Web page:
Until the construction of the health centre in 1979, the villagers used El Jícaro's health clinic, one kilometre away. The school has offered the two first grades since the 1950s. The present building was built in 1973, and since 1980 all six primary grades have been offered in the community. Literacy levels, particularly among males, have consistently remained the highest of the four villages since 1967.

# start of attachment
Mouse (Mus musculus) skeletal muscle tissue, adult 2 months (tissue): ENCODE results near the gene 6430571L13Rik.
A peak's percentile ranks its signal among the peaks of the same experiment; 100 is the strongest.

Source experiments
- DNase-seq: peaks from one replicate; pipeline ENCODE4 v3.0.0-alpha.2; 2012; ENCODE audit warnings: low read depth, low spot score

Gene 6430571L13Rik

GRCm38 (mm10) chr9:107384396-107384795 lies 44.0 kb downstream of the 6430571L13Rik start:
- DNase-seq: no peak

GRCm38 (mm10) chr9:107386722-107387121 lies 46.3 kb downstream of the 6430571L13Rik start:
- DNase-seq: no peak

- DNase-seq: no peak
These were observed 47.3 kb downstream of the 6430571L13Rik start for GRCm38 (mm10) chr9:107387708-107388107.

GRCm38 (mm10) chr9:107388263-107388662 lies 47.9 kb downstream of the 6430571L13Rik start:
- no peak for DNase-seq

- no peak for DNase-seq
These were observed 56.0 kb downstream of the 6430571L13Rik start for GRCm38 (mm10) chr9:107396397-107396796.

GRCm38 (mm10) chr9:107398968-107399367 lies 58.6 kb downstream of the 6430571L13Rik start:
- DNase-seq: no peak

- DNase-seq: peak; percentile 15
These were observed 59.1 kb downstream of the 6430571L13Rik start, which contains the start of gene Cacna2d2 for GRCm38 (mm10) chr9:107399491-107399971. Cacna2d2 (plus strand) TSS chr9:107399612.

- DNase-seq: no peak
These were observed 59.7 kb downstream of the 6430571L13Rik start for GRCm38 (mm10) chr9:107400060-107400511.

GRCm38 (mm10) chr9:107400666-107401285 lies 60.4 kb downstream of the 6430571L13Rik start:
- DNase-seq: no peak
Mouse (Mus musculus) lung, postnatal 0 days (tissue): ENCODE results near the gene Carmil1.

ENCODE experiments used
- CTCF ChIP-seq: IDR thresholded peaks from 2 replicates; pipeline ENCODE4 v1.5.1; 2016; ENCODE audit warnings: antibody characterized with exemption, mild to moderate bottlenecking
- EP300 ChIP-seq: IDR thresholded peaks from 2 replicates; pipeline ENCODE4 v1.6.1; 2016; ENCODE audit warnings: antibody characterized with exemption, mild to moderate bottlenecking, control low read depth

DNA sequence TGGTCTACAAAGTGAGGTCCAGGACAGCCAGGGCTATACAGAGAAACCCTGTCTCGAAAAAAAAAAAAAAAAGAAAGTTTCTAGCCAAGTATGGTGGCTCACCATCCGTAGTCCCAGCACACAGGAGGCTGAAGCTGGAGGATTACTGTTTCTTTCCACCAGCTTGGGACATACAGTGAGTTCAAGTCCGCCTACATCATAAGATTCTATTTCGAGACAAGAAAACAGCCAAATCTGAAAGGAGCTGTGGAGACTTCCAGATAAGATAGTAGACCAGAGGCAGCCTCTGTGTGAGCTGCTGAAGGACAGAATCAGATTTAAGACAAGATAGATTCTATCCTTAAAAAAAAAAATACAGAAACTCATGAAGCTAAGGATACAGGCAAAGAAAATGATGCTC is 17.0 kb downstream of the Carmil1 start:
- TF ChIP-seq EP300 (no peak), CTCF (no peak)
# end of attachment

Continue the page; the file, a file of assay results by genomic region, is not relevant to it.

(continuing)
Espíritu Santo could stand as the prototype of the proletarian rural community: Only a minority of families own or control land, and consequently peasant agriculture plays a marginal role. Besides, the sustained demand for wage labour by tobacco plantations and by smallholders involved in Chile production have prompted the emergence of agricultural wage work as the principal income generating activity. The sale of traditional handcrafts has also historically played an important role, being the second most important source of income, after agricultural wage work, and making overall for a strongly monetized economy. Few of the community's productive undertakings are sex specific; women engage quite equally in all wage-earning activities. This shows that they are to a certain extent freed from patriarchal authority. At the same time, they are more susceptible to being divorced or separated or to remaining single heads of households. At the level of infrastructure, Espíritu Santo is arguably now the best equipped of the four. That, coupled with a relative improvement in family income indicates that it has most markedly improved its position between 1974 and 1987, although we must bear in mind that its families still had among the lowest incomes in 1987.